To guide your speech and your affections.
Say not you love a roasted fowl,
But you may love a screaming owl,
And, if you can, the unwieldy toad
That crawls from his secure abode
Within the mossy garden wall
When evening dews begin to fall.
O mark the beauty of his eye.
What wonders in that circle lie!

Nor blush if o'er your heart be stealing
A love for things that have no feeling:
The Spring's first rose by you espied,
May fill your breast with joyful pride;
And you may love the strawberry-flower,
And love the strawberry in its bower;
But when the fruit, so often praised
For beauty, to your lip is raised,
Say not you love the delicate treat,
But like it, enjoy it, and thankfully eat.

Long may you love your pensioner mouse,
Though one of a tribe that torment the house:
Nor dislike for her cruel sport the cat,
Deadly foe both of mouse and rat;
Remember she follows the law of her kind,
And instinct is neither wayward nor blind.
Then think of her beautiful gliding form,
Her tread that would scarcely crush a worm,
And her soothing song by the winter fire,

I would not circumscribe your love:

It may soar with the eagle and brood with the dove.

May pierce the earth with the patient mole,
Or track the hedgehog to his hole.
Loving and liking are the solace of life,

Rock the cradle of joy, smooth the death-bed of strife.
You love your father and your mother,
Your grown-up and your baby brother;
You love your sister, and your friends,
And countless blessings which God sends:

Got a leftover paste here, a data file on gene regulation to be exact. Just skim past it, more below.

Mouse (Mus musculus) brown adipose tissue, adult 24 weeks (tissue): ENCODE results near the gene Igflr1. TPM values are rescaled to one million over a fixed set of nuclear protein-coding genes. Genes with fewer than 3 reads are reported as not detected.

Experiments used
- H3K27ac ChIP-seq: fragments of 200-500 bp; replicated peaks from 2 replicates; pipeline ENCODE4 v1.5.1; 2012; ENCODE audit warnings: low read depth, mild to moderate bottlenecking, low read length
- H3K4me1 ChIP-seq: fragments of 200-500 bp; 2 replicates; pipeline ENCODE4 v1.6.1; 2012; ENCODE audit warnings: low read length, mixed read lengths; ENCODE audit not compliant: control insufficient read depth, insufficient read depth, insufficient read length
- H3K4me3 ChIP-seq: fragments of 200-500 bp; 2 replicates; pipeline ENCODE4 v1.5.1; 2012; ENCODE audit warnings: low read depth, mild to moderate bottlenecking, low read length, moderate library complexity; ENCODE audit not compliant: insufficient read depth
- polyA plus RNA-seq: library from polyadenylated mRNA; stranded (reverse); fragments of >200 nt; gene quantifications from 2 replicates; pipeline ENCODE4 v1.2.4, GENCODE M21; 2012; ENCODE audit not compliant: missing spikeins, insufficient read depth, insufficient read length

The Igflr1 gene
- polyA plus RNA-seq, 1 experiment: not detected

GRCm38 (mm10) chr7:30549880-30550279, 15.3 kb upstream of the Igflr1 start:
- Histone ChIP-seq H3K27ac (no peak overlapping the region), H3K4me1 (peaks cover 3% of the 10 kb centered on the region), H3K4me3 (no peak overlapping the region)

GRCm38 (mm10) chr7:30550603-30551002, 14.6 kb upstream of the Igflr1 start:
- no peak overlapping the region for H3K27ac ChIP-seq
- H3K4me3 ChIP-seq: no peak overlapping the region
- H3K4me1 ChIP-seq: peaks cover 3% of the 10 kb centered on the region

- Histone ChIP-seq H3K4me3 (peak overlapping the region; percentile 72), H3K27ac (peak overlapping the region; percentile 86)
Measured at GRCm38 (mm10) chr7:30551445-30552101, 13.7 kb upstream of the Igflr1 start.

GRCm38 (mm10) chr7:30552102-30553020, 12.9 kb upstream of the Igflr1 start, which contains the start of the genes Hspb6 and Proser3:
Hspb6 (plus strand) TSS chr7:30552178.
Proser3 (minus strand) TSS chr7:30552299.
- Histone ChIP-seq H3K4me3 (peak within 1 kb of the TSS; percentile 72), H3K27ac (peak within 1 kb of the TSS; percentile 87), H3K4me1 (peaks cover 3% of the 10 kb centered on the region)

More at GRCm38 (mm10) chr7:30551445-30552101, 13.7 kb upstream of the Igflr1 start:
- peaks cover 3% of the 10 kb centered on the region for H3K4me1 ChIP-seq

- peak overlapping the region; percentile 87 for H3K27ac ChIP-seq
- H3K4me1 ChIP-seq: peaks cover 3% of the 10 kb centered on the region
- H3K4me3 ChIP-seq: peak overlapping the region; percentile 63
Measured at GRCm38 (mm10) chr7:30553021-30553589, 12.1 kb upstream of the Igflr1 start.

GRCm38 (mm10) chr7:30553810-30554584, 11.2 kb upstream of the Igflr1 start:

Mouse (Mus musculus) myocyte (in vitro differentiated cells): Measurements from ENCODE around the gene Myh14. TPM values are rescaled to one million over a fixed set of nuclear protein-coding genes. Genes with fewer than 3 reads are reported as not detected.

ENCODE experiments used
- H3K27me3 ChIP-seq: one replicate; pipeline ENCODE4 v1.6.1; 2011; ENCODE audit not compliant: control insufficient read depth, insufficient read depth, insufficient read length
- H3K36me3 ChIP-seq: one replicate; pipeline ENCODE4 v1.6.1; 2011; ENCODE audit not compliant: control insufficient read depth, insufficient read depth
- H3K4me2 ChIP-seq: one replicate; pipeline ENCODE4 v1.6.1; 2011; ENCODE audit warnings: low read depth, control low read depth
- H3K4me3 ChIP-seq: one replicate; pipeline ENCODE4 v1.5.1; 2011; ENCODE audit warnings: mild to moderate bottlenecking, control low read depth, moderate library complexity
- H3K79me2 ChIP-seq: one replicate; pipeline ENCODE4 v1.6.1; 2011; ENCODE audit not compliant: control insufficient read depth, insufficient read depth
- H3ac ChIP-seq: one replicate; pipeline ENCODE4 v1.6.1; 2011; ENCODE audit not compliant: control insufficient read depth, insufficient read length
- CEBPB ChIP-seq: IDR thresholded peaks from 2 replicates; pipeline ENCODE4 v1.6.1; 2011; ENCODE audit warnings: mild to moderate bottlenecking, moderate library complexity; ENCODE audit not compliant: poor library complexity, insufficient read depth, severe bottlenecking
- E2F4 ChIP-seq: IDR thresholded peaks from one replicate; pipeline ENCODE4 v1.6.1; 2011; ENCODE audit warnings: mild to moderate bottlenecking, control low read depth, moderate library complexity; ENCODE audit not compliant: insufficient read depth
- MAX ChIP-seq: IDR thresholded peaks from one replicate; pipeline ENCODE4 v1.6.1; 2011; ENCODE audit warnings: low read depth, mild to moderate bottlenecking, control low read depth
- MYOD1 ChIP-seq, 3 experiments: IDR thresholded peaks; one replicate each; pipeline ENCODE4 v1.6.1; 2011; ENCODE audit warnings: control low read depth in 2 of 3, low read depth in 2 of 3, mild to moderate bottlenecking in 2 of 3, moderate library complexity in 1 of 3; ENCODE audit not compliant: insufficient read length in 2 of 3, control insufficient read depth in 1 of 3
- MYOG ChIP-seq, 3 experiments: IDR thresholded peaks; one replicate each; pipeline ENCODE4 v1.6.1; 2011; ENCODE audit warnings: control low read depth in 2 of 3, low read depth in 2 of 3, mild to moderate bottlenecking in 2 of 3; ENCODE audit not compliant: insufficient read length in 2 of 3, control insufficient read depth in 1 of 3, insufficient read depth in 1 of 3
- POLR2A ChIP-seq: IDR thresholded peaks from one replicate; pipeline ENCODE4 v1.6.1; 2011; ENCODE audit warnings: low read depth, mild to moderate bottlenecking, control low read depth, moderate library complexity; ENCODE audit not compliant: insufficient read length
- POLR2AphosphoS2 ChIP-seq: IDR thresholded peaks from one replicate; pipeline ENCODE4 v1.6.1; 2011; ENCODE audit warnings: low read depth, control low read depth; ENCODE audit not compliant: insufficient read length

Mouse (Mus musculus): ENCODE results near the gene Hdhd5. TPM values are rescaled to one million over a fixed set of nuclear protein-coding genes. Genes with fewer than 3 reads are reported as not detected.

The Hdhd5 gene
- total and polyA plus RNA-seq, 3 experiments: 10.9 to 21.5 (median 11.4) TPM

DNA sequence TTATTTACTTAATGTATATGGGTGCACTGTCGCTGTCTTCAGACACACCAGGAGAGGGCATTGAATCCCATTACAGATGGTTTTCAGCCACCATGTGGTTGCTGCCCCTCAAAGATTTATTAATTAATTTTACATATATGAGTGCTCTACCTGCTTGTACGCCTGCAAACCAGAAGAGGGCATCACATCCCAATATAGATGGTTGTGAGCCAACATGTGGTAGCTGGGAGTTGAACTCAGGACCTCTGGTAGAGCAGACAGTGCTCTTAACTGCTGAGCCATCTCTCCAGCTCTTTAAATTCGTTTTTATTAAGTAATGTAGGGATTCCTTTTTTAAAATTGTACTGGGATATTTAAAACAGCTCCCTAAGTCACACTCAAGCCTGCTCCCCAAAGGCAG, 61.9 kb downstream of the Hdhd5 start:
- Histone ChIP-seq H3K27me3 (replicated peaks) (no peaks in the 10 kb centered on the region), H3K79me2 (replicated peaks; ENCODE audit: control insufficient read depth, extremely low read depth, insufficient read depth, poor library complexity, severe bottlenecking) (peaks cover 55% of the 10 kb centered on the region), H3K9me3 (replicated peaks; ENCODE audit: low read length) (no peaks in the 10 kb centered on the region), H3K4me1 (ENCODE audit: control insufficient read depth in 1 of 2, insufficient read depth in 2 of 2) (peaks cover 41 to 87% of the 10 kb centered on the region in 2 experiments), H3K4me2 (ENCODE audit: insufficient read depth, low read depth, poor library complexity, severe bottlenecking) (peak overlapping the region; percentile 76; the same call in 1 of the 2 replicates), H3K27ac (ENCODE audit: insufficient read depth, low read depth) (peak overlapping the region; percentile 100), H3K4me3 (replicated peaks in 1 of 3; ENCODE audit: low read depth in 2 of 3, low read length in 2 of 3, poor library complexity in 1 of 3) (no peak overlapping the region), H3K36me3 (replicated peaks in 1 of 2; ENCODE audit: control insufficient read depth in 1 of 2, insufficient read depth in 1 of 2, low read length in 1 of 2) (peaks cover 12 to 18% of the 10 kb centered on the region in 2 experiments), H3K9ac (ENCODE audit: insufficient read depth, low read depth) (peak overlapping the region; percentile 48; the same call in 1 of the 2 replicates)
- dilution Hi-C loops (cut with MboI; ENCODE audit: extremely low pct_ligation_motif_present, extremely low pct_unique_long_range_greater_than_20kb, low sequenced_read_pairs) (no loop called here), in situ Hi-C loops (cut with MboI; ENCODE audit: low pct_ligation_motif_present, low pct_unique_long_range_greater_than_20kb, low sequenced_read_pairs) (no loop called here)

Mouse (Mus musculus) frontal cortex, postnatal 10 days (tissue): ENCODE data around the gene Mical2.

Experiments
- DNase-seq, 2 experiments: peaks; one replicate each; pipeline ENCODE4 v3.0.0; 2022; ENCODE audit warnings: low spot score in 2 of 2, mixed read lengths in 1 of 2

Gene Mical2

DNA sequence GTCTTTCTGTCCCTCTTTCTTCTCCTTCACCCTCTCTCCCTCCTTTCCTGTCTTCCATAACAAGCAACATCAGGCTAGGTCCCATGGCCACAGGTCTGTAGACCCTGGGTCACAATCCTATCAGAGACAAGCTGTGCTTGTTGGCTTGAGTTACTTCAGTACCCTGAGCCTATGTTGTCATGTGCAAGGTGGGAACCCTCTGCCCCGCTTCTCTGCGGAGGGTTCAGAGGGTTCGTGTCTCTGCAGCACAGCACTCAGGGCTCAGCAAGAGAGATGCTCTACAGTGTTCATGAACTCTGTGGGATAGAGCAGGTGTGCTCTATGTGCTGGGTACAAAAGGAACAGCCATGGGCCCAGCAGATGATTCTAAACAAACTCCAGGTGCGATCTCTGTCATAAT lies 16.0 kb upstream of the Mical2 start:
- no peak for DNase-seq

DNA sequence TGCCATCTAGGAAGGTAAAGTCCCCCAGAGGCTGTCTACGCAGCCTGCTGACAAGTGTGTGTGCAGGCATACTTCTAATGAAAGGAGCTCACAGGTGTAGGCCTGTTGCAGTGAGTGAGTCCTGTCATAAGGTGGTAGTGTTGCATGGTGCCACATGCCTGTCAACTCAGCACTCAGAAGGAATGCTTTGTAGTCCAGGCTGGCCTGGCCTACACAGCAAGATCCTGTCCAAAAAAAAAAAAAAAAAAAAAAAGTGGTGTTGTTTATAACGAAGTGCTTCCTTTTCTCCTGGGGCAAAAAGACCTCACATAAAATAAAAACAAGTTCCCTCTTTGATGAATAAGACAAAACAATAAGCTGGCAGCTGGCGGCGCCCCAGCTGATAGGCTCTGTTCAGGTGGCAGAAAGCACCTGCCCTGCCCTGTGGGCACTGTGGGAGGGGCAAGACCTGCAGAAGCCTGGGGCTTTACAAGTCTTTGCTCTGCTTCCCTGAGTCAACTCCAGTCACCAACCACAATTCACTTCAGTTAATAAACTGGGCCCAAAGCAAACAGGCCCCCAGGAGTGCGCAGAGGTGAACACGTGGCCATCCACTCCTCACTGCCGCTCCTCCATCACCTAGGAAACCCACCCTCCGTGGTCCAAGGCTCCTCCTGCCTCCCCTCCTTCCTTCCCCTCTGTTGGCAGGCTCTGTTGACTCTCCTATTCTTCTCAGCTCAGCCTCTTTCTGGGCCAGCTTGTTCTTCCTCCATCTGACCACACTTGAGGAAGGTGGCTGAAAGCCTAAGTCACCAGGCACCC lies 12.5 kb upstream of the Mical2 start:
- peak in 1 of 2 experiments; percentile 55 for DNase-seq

And while these right affections play,
You live each moment of your day;
They lead you on to full content,
And likings fresh and innocent,
That store the mind, the memory feed,
And prompt to many a gentle deed:
But likings come, and pass away;
'Tis love that remains till our latest day:
Our heavenward guide is holy love,
And will be our bliss with saints above.

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DRIVEN in by Autumn's sharpening air
From half-stripped woods and pastures bare,
Brisk robin seeks a kindlier home:
Not like a beggar is he come,
But enters as a looked-for guest,
Confiding in his ruddy breast,
As if it were a natural shield
Charged with a blazon on the field,
Due to that good and pious deed
Of which we in the ballad read.
But pensive fancies putting by,
And wild-wood sorrows, speedily
He plays the expert ventriloquist;
And, caught by glimpses now-now missed,

Puzzles the listener with a doubt
If the soft voice he throws about
Comes from within doors or without!
Was ever such a sweet confusion,
Sustained by delicate illusion?